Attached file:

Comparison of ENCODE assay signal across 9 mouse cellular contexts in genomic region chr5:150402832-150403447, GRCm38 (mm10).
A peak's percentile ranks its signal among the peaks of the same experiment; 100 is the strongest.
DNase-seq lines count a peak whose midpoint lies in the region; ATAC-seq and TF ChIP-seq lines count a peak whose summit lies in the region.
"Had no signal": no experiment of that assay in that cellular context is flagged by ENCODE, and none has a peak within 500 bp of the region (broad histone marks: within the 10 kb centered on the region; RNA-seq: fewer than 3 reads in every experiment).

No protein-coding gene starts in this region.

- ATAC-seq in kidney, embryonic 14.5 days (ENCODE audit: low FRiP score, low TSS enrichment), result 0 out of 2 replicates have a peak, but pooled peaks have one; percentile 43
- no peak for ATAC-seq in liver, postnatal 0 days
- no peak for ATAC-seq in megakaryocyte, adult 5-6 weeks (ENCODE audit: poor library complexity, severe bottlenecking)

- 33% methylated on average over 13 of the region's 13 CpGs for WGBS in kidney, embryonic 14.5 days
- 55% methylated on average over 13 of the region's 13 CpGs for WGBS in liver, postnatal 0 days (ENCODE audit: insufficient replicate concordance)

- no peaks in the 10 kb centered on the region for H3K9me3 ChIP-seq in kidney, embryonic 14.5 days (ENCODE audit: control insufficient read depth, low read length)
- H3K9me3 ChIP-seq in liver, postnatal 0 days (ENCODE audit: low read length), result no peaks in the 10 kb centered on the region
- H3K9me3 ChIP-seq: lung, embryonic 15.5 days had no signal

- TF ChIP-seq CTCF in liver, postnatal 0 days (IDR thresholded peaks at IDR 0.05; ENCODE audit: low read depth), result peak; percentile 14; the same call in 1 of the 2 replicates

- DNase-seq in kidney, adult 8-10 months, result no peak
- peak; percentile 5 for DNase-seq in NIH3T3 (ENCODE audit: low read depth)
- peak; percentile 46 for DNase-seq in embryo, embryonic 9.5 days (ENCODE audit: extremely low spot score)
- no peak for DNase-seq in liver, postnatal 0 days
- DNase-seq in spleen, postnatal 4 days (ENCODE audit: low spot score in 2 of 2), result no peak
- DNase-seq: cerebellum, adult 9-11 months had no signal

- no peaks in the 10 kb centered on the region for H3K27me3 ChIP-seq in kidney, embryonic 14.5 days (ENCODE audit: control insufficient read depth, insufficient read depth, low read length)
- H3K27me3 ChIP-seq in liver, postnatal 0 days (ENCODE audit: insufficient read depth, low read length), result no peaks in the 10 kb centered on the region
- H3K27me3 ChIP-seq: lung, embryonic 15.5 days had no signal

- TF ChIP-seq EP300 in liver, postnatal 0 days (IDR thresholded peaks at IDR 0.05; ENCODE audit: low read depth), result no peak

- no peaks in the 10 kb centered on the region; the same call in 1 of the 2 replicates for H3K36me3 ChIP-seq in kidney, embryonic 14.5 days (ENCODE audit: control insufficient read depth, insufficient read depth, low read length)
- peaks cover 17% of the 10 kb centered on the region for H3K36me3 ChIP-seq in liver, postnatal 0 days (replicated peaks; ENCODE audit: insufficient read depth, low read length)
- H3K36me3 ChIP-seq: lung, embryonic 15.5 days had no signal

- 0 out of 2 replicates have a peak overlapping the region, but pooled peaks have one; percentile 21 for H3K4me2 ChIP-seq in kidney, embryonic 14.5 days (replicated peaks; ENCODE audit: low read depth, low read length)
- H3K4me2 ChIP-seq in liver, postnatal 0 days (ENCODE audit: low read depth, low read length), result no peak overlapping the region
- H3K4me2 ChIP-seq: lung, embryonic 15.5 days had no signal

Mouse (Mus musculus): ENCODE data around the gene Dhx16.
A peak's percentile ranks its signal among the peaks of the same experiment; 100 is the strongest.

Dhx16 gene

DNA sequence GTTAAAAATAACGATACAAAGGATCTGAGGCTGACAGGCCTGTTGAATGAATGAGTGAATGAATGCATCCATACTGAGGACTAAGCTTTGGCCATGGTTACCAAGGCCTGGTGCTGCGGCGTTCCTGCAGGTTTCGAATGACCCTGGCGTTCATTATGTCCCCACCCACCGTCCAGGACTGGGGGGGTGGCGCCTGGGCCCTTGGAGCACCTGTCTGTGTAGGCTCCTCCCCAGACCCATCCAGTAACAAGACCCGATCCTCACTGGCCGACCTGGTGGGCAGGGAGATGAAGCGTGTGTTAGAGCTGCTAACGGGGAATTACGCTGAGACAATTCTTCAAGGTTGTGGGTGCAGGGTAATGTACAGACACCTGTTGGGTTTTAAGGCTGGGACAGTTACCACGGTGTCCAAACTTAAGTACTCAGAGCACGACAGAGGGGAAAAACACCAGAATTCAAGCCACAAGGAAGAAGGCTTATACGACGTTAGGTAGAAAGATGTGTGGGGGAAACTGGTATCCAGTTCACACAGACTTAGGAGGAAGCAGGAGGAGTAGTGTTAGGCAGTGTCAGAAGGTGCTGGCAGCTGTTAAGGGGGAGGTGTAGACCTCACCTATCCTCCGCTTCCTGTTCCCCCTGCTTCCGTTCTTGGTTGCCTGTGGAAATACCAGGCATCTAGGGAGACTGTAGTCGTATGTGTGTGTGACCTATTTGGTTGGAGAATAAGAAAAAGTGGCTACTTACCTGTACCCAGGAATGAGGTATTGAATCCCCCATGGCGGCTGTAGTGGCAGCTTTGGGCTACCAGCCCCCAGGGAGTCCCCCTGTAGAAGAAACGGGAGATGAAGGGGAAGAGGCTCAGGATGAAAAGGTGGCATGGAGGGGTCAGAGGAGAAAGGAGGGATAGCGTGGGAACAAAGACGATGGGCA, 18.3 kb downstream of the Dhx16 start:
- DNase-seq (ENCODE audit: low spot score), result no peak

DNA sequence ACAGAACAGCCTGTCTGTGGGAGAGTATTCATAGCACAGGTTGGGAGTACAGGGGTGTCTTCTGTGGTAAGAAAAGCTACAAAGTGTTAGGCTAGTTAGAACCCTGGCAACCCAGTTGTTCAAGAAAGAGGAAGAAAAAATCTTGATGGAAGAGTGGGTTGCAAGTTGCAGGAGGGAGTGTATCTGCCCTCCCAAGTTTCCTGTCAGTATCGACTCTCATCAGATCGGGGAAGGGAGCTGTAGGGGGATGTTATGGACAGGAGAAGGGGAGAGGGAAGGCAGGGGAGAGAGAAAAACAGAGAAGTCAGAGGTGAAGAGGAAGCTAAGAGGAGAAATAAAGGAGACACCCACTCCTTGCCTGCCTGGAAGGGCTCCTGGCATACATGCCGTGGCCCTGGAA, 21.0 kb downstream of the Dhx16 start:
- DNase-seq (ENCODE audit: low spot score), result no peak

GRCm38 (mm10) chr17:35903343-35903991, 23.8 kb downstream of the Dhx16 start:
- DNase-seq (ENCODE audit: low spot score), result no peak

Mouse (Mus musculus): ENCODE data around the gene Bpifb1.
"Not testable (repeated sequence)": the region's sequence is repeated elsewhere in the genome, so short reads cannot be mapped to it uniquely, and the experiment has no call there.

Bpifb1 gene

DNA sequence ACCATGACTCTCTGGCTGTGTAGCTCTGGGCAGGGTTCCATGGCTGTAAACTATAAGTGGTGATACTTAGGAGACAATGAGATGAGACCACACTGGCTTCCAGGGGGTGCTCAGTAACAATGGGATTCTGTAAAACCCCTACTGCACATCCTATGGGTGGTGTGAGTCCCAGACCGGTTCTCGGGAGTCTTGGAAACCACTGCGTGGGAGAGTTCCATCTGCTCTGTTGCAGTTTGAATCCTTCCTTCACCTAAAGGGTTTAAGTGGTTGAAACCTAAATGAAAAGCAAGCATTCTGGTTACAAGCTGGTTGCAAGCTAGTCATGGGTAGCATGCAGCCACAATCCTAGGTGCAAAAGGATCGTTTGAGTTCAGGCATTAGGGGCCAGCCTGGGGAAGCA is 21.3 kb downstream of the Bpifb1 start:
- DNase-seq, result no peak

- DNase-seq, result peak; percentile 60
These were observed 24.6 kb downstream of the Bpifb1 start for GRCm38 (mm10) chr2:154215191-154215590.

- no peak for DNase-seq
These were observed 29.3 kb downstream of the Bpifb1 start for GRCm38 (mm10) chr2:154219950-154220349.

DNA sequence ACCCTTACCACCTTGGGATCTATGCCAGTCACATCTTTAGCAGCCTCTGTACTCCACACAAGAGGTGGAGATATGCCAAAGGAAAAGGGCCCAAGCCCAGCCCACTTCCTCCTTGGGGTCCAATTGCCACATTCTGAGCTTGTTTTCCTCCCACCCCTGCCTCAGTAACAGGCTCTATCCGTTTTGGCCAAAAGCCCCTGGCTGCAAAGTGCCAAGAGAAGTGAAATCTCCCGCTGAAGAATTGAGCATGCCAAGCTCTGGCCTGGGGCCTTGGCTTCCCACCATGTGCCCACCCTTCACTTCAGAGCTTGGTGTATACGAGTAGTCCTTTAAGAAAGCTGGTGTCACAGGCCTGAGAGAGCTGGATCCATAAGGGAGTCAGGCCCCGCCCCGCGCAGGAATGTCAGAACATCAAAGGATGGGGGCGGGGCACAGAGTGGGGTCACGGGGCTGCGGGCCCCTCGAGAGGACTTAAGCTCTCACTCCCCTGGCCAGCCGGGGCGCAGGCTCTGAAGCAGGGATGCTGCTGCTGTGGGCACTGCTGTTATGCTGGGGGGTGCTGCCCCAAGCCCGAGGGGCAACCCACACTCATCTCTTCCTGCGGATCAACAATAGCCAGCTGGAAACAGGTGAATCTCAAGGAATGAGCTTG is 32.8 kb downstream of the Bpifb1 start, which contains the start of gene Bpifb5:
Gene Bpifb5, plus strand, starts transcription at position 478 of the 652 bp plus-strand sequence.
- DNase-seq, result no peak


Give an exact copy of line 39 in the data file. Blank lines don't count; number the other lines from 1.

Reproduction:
- DNase-seq (ENCODE audit: low spot score), result no peak